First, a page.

The earlier releases (in particular, 2007's "Slavehunter") were laden with Dark Electro of the highest order, competing with the occasional Trance-like Arp, to create a sound unique enough to make DoP an act worth anyone's time.

Like A7ie, this French act has undergone a recent change in aesthetic, and the fetish themes that we embraced on "Slavehunter" and "Cybersex" are gone. "The Last Conflict" continues where the Strange Kiss EP left off, and mixes Guitars into the Dolls of Pain sound. Maybe to show that there's more ideas in the pot, or maybe just to further their career?
Who knows, but one thing is for sure - as promotion and interest goes, this album has done a good job in advertising itself.

"The Beginning of the End" - it's the title of the first track on here, but also a sign of times to come. It's just full of Shredding Guitars, war-like sounds, and the clever use of Electronics just makes it sound like you're standing in Manhattan, Dubai, Toronto or Beijing, watching a battle being fought in the skies at night.

See, Dolls of Pain are to me an act that manage to use their imagery, song titles and themes to make the music much more innately interesting than you'd expect from a typical Dark Electro act. You could listen to any of their albums and find a radically different approach to music without breaking too much of a sweat.

Guitars may be one of the main elements to the new Dolls of Pain sound, but great care has also been taken to ensure that older fans aren't pushed away from the evolution. "Strange Kiss" is familiar to some from the EP of the same name (released prior to this album), and like quite a few tracks on here ("Hurt Me", "Like an Ass Bitch"), the song titles hint at the style that this band is previously known for.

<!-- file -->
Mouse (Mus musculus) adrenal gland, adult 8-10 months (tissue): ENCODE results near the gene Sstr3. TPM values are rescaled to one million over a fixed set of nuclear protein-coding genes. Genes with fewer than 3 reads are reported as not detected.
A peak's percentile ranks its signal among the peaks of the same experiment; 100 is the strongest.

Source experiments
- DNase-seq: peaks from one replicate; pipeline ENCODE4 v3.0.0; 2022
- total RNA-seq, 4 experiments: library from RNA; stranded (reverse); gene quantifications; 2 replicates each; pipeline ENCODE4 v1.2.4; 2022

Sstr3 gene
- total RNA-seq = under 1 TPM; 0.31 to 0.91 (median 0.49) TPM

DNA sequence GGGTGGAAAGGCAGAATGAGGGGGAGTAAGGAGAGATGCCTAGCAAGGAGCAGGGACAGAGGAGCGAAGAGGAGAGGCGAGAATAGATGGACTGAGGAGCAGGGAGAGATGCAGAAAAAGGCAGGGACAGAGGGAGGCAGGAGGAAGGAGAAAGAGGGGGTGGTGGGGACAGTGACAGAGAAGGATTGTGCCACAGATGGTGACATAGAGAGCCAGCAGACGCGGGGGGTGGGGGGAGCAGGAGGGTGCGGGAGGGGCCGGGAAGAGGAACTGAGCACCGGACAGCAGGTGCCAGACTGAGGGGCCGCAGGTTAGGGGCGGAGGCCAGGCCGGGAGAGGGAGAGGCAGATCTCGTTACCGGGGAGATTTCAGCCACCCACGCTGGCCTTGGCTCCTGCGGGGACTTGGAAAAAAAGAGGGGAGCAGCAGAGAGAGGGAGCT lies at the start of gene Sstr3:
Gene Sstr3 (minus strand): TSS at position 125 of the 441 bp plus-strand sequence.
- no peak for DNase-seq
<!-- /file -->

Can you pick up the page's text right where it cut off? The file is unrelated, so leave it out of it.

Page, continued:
Ultimately, this album is at a place where the sound has been comfortably established, and Dolls of Pain are at a place where they can relax and take great care to know that their next offering doesn't need to prove anything.

If you're looking for a stand out track to persuade you to invest in this album, I recommend looking at the intro "The Beginning of the End", "Strange Kiss", "Hurt Me" (which has female accompanying vocals), and my personal favourite "Stairs of Glory".

A heavy release, which is strong from start to finish, and has some great club anthems on it. I'm not sure how to change your mind about Dolls of Pain if you previously didn't like them, except to stress that this is a completely different sound, and it's far more evolved and intelligent than most of the meandering detritus you can see floating around these days.
Jul 18 2011

Nick Quarm

info@brutalresonance.com
Writer and contributor on Brutal Resonance

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Started in spring 2009, Brutal Resonance quickly grew from a Swedish based netzine into an established International zine of the highest standard.

We cover genres like Synthpop, EBM, Industrial, Dark Ambient, Neofolk, Darkwave, Noise and all their sub- and similar genres.